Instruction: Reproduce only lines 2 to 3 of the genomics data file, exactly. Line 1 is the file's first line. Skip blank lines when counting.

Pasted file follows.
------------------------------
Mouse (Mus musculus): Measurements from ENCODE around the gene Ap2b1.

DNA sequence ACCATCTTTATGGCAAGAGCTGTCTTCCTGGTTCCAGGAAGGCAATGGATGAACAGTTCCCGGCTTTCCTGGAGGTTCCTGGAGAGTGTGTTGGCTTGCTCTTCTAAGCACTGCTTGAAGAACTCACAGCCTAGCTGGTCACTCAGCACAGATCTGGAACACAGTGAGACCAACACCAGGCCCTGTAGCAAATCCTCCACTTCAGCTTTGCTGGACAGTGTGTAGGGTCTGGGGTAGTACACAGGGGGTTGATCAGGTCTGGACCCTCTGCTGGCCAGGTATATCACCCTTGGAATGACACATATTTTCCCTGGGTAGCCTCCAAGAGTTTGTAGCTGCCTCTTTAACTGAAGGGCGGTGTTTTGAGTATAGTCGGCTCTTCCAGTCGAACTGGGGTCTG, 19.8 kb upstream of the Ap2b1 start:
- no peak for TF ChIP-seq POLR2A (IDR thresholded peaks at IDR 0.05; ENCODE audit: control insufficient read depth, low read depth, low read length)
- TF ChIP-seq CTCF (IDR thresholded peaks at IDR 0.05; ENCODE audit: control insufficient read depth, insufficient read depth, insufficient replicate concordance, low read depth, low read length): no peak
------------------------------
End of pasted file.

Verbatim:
DNA sequence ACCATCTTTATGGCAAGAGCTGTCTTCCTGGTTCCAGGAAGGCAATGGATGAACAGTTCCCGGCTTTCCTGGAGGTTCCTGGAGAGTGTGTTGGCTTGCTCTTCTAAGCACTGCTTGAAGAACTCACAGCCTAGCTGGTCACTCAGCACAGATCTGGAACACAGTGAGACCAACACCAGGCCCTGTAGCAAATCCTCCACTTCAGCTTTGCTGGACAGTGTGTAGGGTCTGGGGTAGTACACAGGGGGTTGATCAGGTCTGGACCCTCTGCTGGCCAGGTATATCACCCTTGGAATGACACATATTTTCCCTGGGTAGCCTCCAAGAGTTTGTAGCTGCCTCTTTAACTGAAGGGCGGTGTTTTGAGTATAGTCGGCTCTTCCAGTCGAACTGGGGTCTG, 19.8 kb upstream of the Ap2b1 start:
- no peak for TF ChIP-seq POLR2A (IDR thresholded peaks at IDR 0.05; ENCODE audit: control insufficient read depth, low read depth, low read length)